Figure 29 Vegetation type along the Jock River in the Leamy Creek catchment
Figure 30 Dominant vegetation type along the Jock River in the Leamy Creek catchment
3.3.5 Instream Vegetation Abundance
Instream vegetation is an important factor for a healthy stream ecosystem. Vegetation helps to remove contaminants from the water, contributes oxygen to the stream, and provides habitat for fish and wildlife. Too much vegetation can also be detrimental. Figure 31 demonstrates that the Jock River Leamy Creek reach had no vegetation to low levels of instream vegetation for 38 percent of its length. Normal to common levels of vegetation were recorded at 52 percent of stream surveys. Extensive levels were observed at 11 percent along the system.
Figure 31 Instream vegetation abundance along the Jock River in the Leamy Creek catchment
3.3.6 Invasive Species
Invasive species can have major implications on streams and species diversity. Invasive species are one of the largest threats to ecosystems throughout Ontario and can out compete native species, having negative effects on local wildlife, fish and plant populations. Ninety three percent of the sections surveyed along the Jock River Leamy Creek reach had invasive species. The invasive species observed in the Jock River Leamy Creek reach were European frogbit, poison/wild parsnip, carp, banded mystery snail, yellow iris, bull thistle, Eurasian milfoil, Chinese mystery snail, and Manitoba maple. Invasive species abundance (i.e. the number of observed invasive species per section) was assessed to determine the potential range/vector of many of these species (Figure 32).
Figure 32 Invasive species abundance along the Jock River in the Leamy Creek catchment
3.3.7 Water Chemistry
During the stream characterization survey, a YSI probe is used to collect water chemistry information. Dissolved oxygen (DO), specific conductivity (SPC) and pH are measured at the start and end of each section.
220.127.116.11 Dissolved Oxygen
Dissolved oxygen is a measure of the amount of oxygen dissolved in water. The Canadian Environmental Quality Guidelines of the Canadian Council of Ministers of the Environment (CCME) suggest that for the protection of aquatic life the lowest acceptable dissolved oxygen concentration should be 6 mg/L for warmwater biota and 9.5 mg/L for coldwater biota (CCME, 1999). Figure 33 shows that the dissolved oxygen in the Jock River Leamy Creek catchment was within the threshold for warmwater biota in this reach of the system. The average dissolved oxygen levels observed within the main stem of Jock River in the Leamy Creek catchment was 7.96 mg/L which is within the recommended levels for warmwater biota.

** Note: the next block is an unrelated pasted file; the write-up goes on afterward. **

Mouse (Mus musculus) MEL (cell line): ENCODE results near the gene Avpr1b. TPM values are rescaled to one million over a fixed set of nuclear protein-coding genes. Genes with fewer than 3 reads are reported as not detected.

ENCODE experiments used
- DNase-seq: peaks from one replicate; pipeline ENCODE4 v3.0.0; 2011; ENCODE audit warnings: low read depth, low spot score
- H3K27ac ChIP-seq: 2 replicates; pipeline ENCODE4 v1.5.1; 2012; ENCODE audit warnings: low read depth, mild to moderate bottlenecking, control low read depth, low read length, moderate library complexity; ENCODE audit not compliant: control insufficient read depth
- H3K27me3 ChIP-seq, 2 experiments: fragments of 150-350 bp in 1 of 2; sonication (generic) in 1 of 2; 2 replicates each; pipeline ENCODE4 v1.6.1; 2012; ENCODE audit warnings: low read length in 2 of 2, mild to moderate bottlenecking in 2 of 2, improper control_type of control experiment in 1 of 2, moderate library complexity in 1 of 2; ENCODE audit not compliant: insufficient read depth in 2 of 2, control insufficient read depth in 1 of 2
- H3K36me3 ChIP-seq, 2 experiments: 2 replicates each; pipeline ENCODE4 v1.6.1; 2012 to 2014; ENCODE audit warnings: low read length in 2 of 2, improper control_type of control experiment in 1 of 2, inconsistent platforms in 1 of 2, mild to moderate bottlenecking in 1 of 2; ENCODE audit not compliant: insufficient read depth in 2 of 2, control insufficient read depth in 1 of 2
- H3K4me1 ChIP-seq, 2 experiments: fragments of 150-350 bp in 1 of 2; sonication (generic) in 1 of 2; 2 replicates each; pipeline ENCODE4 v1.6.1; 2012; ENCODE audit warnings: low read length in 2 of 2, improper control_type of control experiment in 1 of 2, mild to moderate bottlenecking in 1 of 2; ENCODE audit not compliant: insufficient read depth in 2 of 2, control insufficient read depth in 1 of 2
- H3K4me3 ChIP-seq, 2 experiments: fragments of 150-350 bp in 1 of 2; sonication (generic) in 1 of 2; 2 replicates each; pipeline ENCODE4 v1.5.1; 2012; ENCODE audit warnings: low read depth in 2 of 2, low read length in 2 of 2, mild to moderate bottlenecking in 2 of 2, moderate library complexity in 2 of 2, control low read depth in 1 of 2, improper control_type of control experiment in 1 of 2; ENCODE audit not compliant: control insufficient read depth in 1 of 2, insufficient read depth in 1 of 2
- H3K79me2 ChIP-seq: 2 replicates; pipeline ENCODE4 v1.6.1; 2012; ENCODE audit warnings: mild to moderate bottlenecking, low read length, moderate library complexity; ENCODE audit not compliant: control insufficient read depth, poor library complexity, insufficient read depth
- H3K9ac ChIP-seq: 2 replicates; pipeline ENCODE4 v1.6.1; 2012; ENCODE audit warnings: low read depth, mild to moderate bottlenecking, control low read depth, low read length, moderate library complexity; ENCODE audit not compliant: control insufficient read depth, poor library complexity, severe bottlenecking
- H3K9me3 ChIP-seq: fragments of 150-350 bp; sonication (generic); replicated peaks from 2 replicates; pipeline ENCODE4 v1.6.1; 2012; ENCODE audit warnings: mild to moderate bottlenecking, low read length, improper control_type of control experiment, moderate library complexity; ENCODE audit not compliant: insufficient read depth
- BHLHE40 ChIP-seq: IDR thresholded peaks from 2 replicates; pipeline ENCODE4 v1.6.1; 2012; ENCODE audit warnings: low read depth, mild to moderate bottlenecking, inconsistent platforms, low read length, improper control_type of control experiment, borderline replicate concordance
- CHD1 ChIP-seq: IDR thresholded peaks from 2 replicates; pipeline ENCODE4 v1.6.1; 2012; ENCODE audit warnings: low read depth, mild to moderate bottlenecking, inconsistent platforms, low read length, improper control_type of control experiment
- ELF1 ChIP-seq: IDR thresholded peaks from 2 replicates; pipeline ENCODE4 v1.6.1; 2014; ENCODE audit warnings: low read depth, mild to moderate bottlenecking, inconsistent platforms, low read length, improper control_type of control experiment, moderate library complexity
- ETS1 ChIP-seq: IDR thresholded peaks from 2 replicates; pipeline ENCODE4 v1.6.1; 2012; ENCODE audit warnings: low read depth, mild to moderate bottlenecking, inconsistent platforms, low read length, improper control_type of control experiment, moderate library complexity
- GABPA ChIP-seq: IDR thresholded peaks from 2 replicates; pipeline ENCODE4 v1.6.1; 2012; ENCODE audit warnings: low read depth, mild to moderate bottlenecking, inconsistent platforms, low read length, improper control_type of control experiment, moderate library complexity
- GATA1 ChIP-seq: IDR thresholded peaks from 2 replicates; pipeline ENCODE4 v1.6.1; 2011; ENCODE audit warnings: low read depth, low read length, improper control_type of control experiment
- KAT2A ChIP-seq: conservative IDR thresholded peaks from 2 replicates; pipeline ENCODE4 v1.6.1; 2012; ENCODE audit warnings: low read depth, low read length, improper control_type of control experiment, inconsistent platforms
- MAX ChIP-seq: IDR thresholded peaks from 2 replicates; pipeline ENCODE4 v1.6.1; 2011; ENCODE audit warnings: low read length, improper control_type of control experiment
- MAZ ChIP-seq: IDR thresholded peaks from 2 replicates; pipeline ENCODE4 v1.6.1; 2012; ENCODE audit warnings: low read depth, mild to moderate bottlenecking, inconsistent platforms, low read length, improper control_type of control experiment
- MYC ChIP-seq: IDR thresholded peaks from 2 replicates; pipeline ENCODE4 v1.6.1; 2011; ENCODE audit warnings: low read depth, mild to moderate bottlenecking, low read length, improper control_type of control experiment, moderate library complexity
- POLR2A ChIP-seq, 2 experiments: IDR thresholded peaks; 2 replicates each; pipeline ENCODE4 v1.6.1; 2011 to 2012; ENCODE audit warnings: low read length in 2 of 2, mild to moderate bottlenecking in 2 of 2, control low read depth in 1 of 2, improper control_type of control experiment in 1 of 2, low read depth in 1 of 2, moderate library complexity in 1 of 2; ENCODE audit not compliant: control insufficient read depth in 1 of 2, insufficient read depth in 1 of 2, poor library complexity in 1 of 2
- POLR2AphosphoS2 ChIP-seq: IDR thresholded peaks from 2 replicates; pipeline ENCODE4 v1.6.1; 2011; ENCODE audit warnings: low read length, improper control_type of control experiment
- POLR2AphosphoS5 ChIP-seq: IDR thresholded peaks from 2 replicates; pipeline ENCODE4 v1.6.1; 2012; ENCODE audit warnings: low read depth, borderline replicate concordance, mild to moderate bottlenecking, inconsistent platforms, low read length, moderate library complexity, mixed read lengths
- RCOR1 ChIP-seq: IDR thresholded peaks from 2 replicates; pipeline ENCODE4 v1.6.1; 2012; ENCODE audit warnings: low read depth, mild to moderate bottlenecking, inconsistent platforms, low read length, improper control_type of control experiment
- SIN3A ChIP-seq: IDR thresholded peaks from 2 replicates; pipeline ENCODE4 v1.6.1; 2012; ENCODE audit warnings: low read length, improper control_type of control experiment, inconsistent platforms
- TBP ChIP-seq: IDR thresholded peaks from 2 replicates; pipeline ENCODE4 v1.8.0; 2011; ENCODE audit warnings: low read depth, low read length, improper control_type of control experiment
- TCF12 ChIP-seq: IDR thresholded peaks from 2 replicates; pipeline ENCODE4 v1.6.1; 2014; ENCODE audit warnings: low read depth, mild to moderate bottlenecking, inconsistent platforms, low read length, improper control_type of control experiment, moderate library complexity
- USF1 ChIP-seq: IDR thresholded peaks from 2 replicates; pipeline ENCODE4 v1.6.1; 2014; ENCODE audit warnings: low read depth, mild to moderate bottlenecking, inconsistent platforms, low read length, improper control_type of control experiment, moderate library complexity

Figure 33 Dissolved oxygen ranges in the Jock River for the Leamy Creek catchment
Conductivity in streams is primarily influenced by the geology of the surrounding environment, but can vary drastically as a function of surface water runoff. Currently there are no CCME guideline standards for stream conductivity; however readings which are outside the normal range observed within the system are often an indication of unmitigated discharge and/or stormwater input. The average conductivity observed within the main stem of Jock River in the Leamy Creek catchment was 556.8 µs/cm. Figure 34 shows the conductivity readings for the Jock River in the Leamy Creek catchment.
Figure 34 Specific conductivity ranges in the Jock River for the Leamy Creek catchment
Based on the PWQO for pH, a range of 6.5 to 8.5 should be maintained for the protection of aquatic life. Average pH values for the Jock River Leamy Creek catchment averaged 7.93 thereby meeting the provincial standard (Figure 35).
Figure 35 pH ranges in the Jock River for the Leamy Creek catchment
18.104.22.168 Oxygen Saturation (%)
Oxygen saturation is measured as the ratio of dissolved oxygen relative to the maximum amount of oxygen that will dissolve based on the temperature and atmospheric pressure. Well oxygenated water will stabilize at or above 100% saturation, however the presence of decaying matter/pollutants can drastically reduce these levels. Oxygen input through photosynthesis has the potential to increase saturation above 100% to a maximum of 500%, depending on the productivity level of the environment. In order to represent the relationship between concentration and saturation, the measured values have been summarized into 6 classes:
- <100% Saturation / <6.0 mg/L Concentration. Oxygen concentration and saturation are not sufficient to support aquatic life and may represent impairment
- >100% Saturation / <6.0 mg/L Concentration. Oxygen concentration is not sufficient to support aquatic life, however saturation levels indicate that the water has stabilized at its estimated maximum. This is indicative of higher water temperatures and stagnant flows.
- <100% Saturation / 6.0—9.5 mg/L Concentration. Oxygen concentration is sufficient to support warm water biota, however depletion factors are likely present and are limiting maximum saturation.
- >100% Saturation / 6.0—9.5 mg/L Concentration. Oxygen concentration and saturation levels are optimal for warm water biota.
- <100% Saturation / >9.5 mg/L Concentration. Oxygen concentration is sufficient to support cold water biota, however depletion factors are likely present and are limiting maximum saturation.
- >100% Saturation / >9.5 mg/L Concentration. Oxygen concentration and saturation levels are optimal for cold water biota.
Figure 36 A bivariate assessment of dissolved oxygen concentration (mg/L) and saturation (%) in the Jock River Leamy Creek reach
Dissolved oxygen conditions on the Jock River in the Leamy Creek catchment are generally sufficient for both warm and coolwater species (Figure 36).